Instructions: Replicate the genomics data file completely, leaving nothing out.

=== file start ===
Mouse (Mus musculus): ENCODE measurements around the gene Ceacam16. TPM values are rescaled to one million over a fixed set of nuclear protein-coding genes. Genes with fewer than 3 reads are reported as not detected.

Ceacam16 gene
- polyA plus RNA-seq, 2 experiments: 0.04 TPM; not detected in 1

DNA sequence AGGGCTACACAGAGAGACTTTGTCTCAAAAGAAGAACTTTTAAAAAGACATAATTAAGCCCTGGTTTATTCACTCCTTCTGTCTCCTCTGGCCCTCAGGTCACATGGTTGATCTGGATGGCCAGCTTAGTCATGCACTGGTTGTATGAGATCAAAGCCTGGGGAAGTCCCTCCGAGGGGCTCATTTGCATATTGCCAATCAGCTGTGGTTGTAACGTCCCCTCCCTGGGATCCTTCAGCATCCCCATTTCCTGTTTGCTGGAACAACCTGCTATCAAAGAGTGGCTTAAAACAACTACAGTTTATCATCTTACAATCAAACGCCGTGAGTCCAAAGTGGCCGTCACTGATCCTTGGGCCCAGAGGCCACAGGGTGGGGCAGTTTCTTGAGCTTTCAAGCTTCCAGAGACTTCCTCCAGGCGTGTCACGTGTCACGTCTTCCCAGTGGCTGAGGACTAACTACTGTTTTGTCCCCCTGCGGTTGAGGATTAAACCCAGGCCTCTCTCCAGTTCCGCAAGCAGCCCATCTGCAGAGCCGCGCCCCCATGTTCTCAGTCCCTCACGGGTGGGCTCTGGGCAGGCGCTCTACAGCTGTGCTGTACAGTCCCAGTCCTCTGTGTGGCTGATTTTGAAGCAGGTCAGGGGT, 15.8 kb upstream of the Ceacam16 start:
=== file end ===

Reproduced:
Mouse (Mus musculus): ENCODE measurements around the gene Ceacam16. TPM values are rescaled to one million over a fixed set of nuclear protein-coding genes. Genes with fewer than 3 reads are reported as not detected.

Ceacam16 gene
- polyA plus RNA-seq, 2 experiments: 0.04 TPM; not detected in 1

DNA sequence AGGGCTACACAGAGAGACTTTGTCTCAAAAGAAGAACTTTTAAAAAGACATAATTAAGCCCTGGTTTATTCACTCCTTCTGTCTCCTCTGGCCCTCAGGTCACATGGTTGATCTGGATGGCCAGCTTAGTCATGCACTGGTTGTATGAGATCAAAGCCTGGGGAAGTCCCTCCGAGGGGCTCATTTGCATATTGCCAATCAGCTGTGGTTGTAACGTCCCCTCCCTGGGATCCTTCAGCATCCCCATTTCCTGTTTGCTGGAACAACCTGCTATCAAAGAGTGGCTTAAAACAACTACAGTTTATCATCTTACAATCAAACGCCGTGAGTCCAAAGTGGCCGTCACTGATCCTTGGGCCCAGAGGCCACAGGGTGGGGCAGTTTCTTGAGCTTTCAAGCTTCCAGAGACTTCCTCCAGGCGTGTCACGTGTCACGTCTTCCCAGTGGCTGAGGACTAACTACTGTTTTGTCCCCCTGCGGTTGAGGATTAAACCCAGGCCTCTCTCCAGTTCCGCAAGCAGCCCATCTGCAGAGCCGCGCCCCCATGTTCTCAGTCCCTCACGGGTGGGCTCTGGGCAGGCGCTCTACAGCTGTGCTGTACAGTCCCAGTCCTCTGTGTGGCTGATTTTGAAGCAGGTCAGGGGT, 15.8 kb upstream of the Ceacam16 start: